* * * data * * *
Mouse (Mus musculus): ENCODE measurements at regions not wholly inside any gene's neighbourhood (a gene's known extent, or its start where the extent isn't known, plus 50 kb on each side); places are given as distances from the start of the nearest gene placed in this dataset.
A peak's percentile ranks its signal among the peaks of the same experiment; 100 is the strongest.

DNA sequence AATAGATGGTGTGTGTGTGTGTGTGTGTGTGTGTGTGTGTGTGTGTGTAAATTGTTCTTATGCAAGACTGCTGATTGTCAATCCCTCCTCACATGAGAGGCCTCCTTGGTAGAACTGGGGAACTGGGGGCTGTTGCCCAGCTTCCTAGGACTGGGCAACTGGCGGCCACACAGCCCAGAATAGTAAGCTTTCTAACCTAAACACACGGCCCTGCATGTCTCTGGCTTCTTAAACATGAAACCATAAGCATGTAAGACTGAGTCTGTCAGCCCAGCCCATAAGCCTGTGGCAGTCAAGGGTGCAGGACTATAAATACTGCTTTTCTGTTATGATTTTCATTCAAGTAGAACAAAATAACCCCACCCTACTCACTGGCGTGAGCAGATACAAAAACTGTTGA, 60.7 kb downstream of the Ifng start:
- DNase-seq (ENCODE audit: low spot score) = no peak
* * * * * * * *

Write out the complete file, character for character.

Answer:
Mouse (Mus musculus): ENCODE measurements at regions not wholly inside any gene's neighbourhood (a gene's known extent, or its start where the extent isn't known, plus 50 kb on each side); places are given as distances from the start of the nearest gene placed in this dataset.
A peak's percentile ranks its signal among the peaks of the same experiment; 100 is the strongest.

DNA sequence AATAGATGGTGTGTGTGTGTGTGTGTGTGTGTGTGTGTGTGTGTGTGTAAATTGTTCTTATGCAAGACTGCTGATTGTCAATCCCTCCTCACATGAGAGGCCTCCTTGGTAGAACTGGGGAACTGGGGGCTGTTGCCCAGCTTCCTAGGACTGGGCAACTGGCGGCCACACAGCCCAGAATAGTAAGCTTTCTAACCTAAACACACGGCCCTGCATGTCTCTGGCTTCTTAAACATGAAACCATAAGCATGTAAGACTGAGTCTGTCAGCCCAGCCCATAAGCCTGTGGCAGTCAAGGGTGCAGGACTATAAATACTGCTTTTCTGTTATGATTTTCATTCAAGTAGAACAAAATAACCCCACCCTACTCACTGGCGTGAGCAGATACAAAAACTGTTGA, 60.7 kb downstream of the Ifng start:
- DNase-seq (ENCODE audit: low spot score) = no peak